WASHINGTON – Questions about membership, living arrangements, the ministries in which members participate and spiritual life, including the practice of prayer and the frequency of Mass, are included in a questionnaire sent Sept. 18 to 341 congregations of women religious in the U.S.
Distribution of the questionnaire opens the second phase of a comprehensive study of U.S. institutes of women religious ordered by Cardinal Franc Rode as prefect of the Vatican’s Congregation for Institutes of Consecrated Life and Societies of Apostolic Life.
Divided into three parts, the questionnaire reveals more about the depth of the study, known as an apostolic visitation.
One part of the questionnaire, designated “Part A” and encompassing eight pages, seeks data about membership, living arrangements, governance and ministries of the members of the religious orders.
A second section, designated “Part B” and encompassing six pages, seeks information related to the operation of a religious order including its origins, identity and charism; governance; vocation promotion, admission and formation policies; spiritual life and common life; mission and ministry; and finances.
The third part, designated “Part C” and one page in length, asks for contact information for the major superior responsible for completing the questionnaire.
“The questionnaire is an extremely important part of the process of the visitation requested by the Congregation for Institutes of Consecrated Life and Societies of Apostolic Life,” Mother Mary Clare Millea, the apostolic visitator charged by the Vatican with directing the study, wrote in a letter accompanying the survey.
Mother Clare, superior general of the Apostles of the Sacred Heart of Jesus, said in the letter that the Center for Applied Research in the Apostolate at Georgetown University is assisting in the “effort to gain a clear picture of women religious in our country today.”
She said CARA assisted her office in developing the wording of questions in Part A and will collect and compile the information gathered in that portion of the survey.
Responses to Parts B and C are to be sent to the apostolic visitation office for compilation.
Sister Eva-Maria Ackerman, a member of the American province of the Franciscan Sisters of the Martyr St. George who is coordinating efforts in the visitation office in Hamden, Conn., told CNS in an e-mail message Sept. 21 that Mother Clare would not comment on the questionnaire.
In Part A, the orders are asked to indicate the number of professed sisters, temporary professed sisters, novices and candidates or postulants and their birth dates, by decade. It also seeks information about the number of women who entered religious life in two periods: between 1999 and 2004 and between 2004 and 2009.
In addition, one question seeks demographic data regarding race and ethnicity of sisters.
An extensive series of questions asks about living arrangements for current members of orders. Specifically, the questionnaire asks how many sisters live outside of a religious house and whether they live alone, with other members of their order, with members of other orders, with associates of an order, with family members or with laity who are not members of an order.
Several questions also revolve around members who have left an order. It asks for information about the years of departure in the periods between 1999 and 2004 and 2004 and 2009 and the age of each sister who left.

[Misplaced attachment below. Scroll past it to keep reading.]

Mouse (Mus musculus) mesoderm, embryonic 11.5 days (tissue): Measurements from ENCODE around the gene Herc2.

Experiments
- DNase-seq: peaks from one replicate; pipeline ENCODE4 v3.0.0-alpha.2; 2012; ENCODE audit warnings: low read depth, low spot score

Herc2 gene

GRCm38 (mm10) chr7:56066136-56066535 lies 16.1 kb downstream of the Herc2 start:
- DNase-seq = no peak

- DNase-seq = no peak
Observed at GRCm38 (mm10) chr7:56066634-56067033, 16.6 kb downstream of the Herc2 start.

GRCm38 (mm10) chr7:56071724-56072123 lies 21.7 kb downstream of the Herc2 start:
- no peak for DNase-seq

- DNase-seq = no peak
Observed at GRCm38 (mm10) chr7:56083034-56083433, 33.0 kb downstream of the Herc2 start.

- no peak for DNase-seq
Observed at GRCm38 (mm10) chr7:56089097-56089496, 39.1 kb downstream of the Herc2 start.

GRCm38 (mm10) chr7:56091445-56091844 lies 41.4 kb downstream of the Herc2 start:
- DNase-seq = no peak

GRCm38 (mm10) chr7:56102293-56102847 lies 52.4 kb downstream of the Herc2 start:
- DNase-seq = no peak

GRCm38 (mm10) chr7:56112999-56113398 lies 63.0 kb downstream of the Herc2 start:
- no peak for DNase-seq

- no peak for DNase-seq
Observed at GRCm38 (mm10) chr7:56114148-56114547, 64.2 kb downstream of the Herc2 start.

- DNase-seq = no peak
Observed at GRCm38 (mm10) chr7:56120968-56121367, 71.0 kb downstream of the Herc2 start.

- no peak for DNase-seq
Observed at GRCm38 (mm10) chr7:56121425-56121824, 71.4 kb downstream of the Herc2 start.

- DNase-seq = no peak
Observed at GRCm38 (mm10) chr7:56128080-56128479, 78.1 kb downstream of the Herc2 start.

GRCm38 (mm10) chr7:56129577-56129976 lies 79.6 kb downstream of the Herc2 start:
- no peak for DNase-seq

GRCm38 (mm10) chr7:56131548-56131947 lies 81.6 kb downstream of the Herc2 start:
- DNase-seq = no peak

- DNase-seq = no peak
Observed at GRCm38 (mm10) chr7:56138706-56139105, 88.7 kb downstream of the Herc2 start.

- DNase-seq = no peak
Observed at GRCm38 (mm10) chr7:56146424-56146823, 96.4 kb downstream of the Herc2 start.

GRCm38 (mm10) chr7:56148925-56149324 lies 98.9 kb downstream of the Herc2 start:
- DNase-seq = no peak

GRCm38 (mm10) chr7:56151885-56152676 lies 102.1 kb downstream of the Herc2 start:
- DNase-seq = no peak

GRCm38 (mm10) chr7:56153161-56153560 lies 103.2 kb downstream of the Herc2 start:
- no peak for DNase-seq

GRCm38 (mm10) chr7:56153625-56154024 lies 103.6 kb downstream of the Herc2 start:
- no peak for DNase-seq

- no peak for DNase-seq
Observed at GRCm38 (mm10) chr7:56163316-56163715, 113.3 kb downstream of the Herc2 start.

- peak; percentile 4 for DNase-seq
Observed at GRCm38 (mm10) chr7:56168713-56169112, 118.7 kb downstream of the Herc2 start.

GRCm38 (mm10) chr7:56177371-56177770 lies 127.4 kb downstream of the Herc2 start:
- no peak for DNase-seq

Part B requests information related to the operation of religious orders.
Under each area a series of questions seeks to gain information about how the religious institutes are evolving today.
Some of the areas explored in the questions include: who is involved in governance, including associates and lay people, and to what extent; decision-making procedures; how individuals sisters can speak up when they disagree with a corporate decision made by the order’s members; practices regarding the formation of novices; continuing education within the order; the frequency of celebrating the Eucharist as a community; whether eucharistic celebrations follow liturgical norms; how major superiors ensure that members maintain a vow of poverty; the relationship between bishops and the order by members; accountability of income, such as salaries, stipends, gifts and donations; the transfer of ownership of buildings and property to other entities as well as the acquisition of buildings and property; and the sharing of goods with the poor.
Major superiors have until Nov. 20 to complete the questionnaire. The deadline was adjusted by three weeks because the document was delayed from a planned early-September distribution.
Congregational leaders have the option of completing the questionnaire online or on paper.
In announcing the working instrument, or “instrumentum laboris,” upon which the questionnaire was based, Mother Clare said July 28 that answers on the questionnaire will help determine which congregations will receive a visit by an apostolic visitation team. The visits are expected to begin in the spring and continue throughout 2010, Mother Clare said in the letter accompanying the questionnaire.
The study covers about 59,000 American nuns, all but those living in cloisters.
Mother Clare’s final report, expected in mid-2011 and based on what will be learned from the questionnaires and the apostolic visits, will be sent to the Vatican congregation. Her letter reiterated that the report will remain confidential.
The full questionnaire guiding the apostolic visitation process can be viewed online at www.apostolicvisitation.org.